In this tutorial, we're going to explore a technique I call "Pedal Tone Legato". This is a classically-influenced technique that combines different elements of legato and pedal tones.
Before we learn the technique, let's make sure we understand what legato and pedal tones are. Legato is the smooth transition between notes, usually attained by techniques such as hammer-ons, pull-offs, and slides. Pedal tones are notes that are inserted between the notes of a melody.
As said before, this technique definitely has a classical feel to it. The musical founding fathers frequently used pedal tones throughout their music. Pedal tones can add a huge amount of texture to a melody. If you listen to the Bach example I play in the video, you can hear that the melody sounds much more colorful with the pedal tones. Without the pedal tones, that particular melody sounds a little bland. So ultimately, pedal tones can add a very nice element of context to melodies, so every guitarist/musician should have a good understanding of them.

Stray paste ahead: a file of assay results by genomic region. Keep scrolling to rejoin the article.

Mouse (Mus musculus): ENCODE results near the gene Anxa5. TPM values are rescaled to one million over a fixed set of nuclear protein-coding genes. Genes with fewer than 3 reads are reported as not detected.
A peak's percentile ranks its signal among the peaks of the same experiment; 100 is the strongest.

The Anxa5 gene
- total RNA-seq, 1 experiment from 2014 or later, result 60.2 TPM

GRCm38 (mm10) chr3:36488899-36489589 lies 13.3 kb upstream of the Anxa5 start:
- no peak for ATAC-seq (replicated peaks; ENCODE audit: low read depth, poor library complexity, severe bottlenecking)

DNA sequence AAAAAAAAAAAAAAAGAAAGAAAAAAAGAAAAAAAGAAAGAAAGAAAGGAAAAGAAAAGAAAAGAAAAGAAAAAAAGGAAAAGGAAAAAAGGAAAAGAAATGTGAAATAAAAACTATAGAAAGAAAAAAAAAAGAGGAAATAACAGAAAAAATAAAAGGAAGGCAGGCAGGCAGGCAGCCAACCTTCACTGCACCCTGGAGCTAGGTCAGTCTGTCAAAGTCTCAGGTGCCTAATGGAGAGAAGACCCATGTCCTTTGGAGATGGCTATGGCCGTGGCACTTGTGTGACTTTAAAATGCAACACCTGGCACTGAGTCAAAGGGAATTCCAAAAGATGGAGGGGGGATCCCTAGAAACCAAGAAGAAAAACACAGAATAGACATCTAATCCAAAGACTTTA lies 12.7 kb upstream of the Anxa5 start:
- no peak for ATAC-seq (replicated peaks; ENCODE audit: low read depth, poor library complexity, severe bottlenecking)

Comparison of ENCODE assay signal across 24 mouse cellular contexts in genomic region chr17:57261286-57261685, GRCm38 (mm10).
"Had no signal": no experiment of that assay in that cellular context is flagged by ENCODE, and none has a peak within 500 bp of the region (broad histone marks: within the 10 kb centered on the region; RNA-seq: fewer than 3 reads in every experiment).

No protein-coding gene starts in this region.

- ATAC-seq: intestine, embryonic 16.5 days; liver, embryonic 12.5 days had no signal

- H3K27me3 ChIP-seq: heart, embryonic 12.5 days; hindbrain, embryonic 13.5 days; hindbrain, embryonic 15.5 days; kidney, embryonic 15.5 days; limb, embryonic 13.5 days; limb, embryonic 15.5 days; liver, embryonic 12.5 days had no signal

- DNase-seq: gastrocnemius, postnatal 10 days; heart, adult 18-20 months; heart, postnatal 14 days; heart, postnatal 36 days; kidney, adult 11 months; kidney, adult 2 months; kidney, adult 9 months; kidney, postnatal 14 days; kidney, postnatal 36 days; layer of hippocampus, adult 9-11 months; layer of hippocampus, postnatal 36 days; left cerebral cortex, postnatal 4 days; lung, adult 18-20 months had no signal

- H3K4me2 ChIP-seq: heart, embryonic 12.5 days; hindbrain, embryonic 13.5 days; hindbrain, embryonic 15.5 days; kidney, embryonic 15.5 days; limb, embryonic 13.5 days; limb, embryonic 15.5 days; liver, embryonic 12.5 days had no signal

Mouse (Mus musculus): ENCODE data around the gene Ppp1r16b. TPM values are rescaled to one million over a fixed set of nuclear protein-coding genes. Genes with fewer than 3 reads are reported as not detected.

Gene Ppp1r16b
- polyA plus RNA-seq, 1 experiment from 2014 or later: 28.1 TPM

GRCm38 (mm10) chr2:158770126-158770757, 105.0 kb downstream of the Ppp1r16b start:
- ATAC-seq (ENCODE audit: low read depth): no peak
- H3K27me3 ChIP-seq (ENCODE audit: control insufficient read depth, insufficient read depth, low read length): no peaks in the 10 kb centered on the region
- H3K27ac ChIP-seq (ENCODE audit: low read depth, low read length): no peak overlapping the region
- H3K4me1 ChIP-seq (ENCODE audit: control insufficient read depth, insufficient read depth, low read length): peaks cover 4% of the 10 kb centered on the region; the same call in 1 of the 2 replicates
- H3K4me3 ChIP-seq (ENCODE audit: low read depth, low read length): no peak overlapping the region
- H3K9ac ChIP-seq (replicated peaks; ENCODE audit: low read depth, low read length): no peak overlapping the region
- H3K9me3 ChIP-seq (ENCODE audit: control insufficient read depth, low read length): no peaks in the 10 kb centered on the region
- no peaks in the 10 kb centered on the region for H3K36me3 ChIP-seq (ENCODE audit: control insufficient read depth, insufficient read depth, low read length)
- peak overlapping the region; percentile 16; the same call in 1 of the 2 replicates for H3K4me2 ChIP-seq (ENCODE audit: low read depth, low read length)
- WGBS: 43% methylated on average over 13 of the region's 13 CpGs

Throughout the exercises in this tutorial, we're mainly going to be playing triplets, and each pattern will usually have a grouping of 6 notes. If you look at the tab below, you can see that there are 6 notes in total that span over two beats in a measure. So when you play these exercises, do your best to count out loud: "One Two Three Four Five Six" etc. This will help you make sure your timing stays even.
Lastly, you'll also want to be aware of the many hammer-ons and pull-offs that originate from "nowhere" in these exercises. That simply means that the note prior to any hammer-on or pull-off is on a different string, so the hammer-on or pull-off needs to be executed by itself on a particular string. To help indicate where the hammer-ons and pull-offs are in the tab, I added an "h" for hammer-ons, and a "p" for pull-offs.
Once you are completely comfortable with this exercise, head on over to the next lesson!